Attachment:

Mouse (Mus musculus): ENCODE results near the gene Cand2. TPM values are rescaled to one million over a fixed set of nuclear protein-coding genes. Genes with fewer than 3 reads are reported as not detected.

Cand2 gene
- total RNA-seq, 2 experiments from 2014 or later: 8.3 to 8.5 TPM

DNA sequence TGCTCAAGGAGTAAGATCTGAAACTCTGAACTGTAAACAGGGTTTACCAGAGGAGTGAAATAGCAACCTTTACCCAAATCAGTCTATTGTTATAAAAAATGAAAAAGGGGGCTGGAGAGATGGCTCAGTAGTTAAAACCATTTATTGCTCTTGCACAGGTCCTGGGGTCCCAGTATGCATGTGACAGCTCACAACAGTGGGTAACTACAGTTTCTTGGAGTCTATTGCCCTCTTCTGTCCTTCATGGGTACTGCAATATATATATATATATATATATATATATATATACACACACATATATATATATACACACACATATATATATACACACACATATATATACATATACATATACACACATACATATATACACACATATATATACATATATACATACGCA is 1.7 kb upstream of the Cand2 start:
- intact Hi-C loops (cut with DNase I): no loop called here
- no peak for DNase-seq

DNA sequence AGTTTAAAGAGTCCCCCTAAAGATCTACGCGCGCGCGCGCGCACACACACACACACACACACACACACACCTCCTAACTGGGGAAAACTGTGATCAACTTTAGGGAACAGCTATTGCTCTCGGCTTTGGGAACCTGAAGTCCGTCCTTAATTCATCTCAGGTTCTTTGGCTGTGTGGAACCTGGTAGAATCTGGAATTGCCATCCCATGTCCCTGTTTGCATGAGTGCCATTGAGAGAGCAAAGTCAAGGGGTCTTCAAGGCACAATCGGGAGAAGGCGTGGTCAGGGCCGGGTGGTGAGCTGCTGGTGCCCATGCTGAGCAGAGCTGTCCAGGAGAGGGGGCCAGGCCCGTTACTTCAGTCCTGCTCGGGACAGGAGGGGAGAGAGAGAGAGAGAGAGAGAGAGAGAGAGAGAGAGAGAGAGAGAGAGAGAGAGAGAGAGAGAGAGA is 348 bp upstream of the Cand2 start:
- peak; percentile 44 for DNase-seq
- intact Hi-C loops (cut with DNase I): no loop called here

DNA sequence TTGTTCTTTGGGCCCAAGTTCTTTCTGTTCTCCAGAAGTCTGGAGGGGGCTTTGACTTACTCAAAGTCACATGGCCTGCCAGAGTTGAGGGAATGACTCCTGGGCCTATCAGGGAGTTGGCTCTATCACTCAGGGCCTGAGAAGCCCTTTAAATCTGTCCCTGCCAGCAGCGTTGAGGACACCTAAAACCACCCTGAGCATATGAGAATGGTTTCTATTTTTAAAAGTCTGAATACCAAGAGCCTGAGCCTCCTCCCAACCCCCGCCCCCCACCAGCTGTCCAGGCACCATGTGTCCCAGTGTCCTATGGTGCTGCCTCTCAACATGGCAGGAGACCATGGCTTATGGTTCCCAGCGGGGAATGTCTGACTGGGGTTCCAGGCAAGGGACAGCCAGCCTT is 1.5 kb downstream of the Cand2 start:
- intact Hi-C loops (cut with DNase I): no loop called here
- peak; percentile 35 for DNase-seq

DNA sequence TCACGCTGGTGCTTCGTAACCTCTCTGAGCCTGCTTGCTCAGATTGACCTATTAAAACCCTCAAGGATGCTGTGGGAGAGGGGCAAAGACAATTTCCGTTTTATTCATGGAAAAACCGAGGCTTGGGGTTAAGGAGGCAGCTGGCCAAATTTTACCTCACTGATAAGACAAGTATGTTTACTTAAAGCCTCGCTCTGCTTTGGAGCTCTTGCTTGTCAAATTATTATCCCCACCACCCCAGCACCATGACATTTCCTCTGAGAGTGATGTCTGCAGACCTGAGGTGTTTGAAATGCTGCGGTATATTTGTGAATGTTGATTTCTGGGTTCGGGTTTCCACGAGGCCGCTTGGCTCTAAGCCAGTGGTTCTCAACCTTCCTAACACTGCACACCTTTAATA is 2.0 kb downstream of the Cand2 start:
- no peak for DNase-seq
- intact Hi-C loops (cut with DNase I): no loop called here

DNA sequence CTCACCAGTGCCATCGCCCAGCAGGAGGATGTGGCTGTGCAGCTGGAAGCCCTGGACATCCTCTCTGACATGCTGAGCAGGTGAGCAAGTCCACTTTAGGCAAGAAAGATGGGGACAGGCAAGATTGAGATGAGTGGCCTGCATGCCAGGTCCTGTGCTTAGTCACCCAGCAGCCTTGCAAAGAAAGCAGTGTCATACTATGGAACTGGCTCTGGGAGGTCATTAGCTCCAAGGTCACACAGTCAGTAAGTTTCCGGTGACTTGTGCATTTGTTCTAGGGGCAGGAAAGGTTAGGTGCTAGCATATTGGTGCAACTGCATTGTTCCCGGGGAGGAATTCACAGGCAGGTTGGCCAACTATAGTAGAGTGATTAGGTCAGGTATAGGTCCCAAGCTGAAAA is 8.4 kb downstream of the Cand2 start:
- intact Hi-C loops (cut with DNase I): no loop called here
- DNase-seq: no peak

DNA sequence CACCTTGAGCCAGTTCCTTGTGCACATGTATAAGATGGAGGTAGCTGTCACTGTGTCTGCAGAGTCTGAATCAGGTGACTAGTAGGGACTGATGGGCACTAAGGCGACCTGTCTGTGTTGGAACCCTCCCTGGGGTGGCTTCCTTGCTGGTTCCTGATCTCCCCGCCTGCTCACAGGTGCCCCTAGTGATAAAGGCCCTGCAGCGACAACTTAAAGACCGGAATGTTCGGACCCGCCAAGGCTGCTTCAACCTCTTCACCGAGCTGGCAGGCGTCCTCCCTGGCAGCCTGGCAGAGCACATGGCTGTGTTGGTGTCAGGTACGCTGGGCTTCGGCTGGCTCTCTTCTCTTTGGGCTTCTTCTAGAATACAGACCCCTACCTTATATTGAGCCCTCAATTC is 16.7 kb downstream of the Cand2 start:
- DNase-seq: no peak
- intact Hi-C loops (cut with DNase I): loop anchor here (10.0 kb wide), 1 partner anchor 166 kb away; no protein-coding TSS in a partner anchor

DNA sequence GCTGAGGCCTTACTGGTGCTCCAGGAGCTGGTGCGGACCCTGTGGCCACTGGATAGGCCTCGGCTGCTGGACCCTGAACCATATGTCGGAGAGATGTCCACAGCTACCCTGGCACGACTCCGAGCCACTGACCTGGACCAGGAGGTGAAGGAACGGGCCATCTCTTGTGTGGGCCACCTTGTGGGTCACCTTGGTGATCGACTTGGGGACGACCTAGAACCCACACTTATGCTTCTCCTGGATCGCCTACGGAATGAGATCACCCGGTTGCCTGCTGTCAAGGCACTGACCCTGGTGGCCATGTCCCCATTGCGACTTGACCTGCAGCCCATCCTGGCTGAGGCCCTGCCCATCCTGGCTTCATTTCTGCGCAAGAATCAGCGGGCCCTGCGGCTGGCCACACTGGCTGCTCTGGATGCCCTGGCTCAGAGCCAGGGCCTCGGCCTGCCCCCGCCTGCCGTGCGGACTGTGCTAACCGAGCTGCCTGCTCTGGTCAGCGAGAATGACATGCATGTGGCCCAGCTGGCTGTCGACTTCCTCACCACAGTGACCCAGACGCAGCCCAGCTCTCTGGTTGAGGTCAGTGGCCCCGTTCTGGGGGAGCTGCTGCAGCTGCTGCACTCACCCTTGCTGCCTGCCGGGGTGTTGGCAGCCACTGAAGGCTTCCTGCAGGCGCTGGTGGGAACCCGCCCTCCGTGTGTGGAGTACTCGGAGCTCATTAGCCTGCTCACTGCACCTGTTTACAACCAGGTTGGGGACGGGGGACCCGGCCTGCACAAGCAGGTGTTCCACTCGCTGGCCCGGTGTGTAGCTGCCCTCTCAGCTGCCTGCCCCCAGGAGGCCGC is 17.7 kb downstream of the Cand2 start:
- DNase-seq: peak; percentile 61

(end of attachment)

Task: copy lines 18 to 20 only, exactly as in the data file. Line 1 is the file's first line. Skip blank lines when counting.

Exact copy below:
- DNase-seq: no peak

DNA sequence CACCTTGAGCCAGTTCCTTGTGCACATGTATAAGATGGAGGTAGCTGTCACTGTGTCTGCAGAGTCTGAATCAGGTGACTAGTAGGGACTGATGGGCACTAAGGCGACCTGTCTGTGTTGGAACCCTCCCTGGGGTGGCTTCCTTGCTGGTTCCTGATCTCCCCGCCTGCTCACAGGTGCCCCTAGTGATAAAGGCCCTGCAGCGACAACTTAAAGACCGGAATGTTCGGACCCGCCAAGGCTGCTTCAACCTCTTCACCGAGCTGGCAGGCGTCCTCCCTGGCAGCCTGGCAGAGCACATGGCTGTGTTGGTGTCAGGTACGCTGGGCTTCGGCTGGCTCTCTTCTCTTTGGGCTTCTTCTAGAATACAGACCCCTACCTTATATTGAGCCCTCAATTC is 16.7 kb downstream of the Cand2 start:
- DNase-seq: no peak